The best picture books you can pore over for hours

Anne Lambelet Author Of Maria the Matador
By Anne Lambelet

The Books I Picked & Why

The Eleventh Hour: A Curious Mystery

By Graeme Base

Book cover of The Eleventh Hour: A Curious Mystery

Why this book?

Really anything by Graeme Base could go on this list. He’s a master of packing exquisite detail into every bit of a picture, but The Eleventh Hour particularly holds a special place in my heart. As a child I spent hours searching every page, decoding musical notes, ciphers, and hieroglyphics, unraveling both visual and verbal riddles trying to figure out “whodunit”. I even roped my parents into helping me find the clues, and I feel like they were just as enthralled as I was. The beautiful illustrations and rhyming verse would make this a fun story on its own, but the hidden mystery embedded in every page makes this book a masterpiece. 

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Rivers: A Visual History from River to Sea

By Peter Goes

Book cover of Rivers: A Visual History from River to Sea

Why this book?

Again, Peter Goes could have multiple books here if this list were longer, but if I have to pick just one, it’ll be Rivers. Non-fiction books usually pack in a lot more information than fictional stories so you usually have to spend more time with them to absorb everything, but the thing that makes Rivers so special amongst non-fiction books is the presentation of information. Facts and legends flow across heavily illustrated maps, in and out of animals, architecture, mythological figures, and cultural vignettes. Each bit of imagery and text corresponds to the path of the river, mirroring its meandering journey across the page.

It’s a lot to process, but Goes’s graphic illustrative style and limited color palette prevent compositions from feeling too busy and overwhelming. Every time I come back to this book, I notice something new or learn a fact that I missed before. I don’t think looking at it will ever get old. 

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The Arrival

By Shaun Tan

Book cover of The Arrival

Why this book?

Like non-fiction picture books, wordless picture books also inherently demand spending a little more time with the illustrations. Every visual detail has the potential of adding another layer of understanding to the story, and no story is more layered in its detail than Shaun Tan’s The Arrival. Tan’s pictures don’t depict what the immigrant experience looks like so much as how I imagine it feels. Everything the main character encounters in his new home seems confusing and spectacular and strange, and when other immigrants share their own journeys with him, the worlds they came from look just as spectacular and alien.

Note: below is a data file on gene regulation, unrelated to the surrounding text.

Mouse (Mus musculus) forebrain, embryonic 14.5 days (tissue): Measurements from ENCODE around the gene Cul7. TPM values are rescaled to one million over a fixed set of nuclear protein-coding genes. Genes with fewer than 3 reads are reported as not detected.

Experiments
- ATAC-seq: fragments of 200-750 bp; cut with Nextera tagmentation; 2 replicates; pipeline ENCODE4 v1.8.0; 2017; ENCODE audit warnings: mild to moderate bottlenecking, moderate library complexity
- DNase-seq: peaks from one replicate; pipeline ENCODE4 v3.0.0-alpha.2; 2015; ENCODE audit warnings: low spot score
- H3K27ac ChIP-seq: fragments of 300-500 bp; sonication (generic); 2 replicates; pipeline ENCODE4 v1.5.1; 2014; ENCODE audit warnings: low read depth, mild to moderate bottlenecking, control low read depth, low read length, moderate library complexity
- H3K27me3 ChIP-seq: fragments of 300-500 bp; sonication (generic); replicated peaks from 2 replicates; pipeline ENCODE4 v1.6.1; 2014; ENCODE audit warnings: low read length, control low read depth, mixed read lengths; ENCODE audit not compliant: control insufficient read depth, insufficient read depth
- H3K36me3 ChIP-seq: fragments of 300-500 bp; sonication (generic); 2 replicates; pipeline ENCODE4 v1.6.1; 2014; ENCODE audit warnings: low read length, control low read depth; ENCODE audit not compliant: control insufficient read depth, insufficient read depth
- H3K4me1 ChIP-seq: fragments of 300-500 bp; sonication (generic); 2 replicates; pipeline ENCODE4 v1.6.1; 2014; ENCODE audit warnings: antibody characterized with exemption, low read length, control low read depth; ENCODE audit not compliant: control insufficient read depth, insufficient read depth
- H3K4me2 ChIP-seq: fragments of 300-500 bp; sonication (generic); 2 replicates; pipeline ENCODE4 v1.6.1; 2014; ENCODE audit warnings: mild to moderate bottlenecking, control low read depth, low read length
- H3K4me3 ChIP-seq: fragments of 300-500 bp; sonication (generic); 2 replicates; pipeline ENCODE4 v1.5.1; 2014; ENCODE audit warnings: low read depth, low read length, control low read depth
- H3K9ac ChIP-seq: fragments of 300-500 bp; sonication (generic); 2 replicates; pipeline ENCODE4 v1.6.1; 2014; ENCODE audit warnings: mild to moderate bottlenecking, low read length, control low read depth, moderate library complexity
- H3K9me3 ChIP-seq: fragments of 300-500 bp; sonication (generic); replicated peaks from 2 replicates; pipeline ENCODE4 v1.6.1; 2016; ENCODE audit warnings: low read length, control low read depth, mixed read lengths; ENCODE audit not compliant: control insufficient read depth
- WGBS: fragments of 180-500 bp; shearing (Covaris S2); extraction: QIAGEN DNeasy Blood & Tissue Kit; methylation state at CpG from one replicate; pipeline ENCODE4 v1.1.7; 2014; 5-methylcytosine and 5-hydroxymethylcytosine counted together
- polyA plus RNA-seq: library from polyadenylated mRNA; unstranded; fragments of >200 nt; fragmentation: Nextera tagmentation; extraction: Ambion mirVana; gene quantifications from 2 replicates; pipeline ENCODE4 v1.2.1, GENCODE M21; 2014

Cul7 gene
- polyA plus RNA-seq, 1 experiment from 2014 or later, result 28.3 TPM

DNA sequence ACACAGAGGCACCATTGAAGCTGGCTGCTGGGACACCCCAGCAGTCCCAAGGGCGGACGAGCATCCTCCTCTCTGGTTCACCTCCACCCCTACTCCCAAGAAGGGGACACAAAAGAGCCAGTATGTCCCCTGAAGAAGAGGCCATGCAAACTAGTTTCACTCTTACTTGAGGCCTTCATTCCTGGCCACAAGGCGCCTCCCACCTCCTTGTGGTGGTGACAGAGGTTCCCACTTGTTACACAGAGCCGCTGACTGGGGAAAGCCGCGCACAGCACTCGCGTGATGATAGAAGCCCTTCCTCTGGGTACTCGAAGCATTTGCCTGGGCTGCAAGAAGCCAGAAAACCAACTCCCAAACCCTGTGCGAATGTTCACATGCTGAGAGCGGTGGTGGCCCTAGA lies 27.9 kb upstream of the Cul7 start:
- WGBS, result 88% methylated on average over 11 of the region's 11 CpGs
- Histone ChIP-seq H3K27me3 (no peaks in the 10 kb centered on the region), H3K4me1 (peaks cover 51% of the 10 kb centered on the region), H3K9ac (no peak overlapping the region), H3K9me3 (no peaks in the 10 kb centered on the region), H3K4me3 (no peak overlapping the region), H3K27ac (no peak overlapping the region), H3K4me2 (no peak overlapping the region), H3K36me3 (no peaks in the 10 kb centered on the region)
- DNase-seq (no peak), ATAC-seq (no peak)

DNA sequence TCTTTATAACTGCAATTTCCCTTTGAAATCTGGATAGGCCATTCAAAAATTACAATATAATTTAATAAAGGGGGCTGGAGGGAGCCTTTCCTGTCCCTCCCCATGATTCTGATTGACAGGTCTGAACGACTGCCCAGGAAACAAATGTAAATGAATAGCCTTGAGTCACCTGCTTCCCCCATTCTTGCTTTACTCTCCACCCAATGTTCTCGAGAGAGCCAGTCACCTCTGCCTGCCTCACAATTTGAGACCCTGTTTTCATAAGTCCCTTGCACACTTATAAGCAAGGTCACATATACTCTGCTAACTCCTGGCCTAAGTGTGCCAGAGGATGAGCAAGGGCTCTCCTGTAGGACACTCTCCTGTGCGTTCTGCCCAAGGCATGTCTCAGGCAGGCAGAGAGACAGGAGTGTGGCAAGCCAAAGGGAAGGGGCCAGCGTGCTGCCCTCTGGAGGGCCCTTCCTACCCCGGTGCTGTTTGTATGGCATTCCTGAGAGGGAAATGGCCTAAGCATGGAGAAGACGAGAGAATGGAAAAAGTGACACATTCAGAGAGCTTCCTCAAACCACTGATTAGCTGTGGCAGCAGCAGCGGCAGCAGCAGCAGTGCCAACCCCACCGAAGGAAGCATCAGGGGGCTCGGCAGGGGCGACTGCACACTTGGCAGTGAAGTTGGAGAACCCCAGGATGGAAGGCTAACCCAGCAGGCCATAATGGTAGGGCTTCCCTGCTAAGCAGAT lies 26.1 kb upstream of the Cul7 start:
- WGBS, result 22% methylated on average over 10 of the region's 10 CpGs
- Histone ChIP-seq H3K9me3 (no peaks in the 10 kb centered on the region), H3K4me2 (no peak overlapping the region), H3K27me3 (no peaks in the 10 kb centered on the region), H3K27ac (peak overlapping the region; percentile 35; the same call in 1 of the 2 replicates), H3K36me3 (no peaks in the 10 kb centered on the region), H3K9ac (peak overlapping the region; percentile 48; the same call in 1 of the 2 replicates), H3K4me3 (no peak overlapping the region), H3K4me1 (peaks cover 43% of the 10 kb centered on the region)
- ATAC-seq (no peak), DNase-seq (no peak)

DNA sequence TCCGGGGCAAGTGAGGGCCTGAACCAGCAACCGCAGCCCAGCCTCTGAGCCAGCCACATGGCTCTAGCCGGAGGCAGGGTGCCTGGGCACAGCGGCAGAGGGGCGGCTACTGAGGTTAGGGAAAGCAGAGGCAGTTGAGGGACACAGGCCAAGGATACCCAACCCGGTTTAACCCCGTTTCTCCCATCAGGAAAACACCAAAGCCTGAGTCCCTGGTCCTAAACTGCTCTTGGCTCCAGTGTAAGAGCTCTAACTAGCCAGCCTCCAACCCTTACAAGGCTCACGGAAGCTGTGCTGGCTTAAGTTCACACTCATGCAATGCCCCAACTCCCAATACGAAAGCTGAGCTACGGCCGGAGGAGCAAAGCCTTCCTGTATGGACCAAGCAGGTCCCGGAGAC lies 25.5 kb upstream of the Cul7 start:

Yet, through Tan’s expressive, intricate illustrations the viewer can still decipher the truth of the emotions behind the whimsical imagery. The way I experience this book has evolved as I’ve grown up, but I love that it’s only gotten richer over time. As a child, it captured my imagination, but now it captures my heart. 

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The Jolly Postman: Or Other People's Letters

By Allan Ahlberg, Janet Ahlberg

Book cover of The Jolly Postman: Or Other People's Letters

Why this book?

There are so many wonderful, interactive pop-up books out there that kids could pore over for hours (Dragonology, Pirateology, and Wizardology all come to mind immediately) so I can’t quite put my finger on why, as a child, this book ended up being the pop-up book that I spent the most time with. The lilting verse of the story makes the narrative flow quickly and effortlessly, and every piece of mail has a new set of puns and fairytale references that are accessible to children but make adults laugh too.

I think the part I loved most though is that it felt like looking at real mail. I felt like I was handling actual fairy tale characters’ actual letters, postcards, and catalogue advertisements. Sometimes I skipped the story entirely, just dumped out the letters, and played postman myself, and for sparking that level of engagement, I have to include The Jolly Postman on my list. 

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By Kit Williams

Book cover of Masquerade

Why this book?

I’m not necessarily including Masquerade because of its objective quality as a picture book. It’s the concept behind it that really captures my imagination. Similar to The Eleventh Hour, each illustration has a seek-and-find element as well as several embedded puzzles and codes. If you put all the clues together, they solve a mystery. However, unlike The Eleventh Hour, Masquerade’s mystery wasn’t originally relegated to the pages of a book. The solution revealed the location of a real-life buried treasure. You read that correctly. Author-illustrator, Kit Williams, actually went out in secret and buried a jeweled, golden hare at a location in Britain known only to him.

Since this book was published a few decades ago, the hare has already been found, but I think Masquerade still deserves to be on this list. Williams’s illustrations are beautiful in their own right, and his ambitious idea inspired an entire genre of “armchair treasure hunt” books. The treasures of some of them are still, to this day, waiting to be found. 

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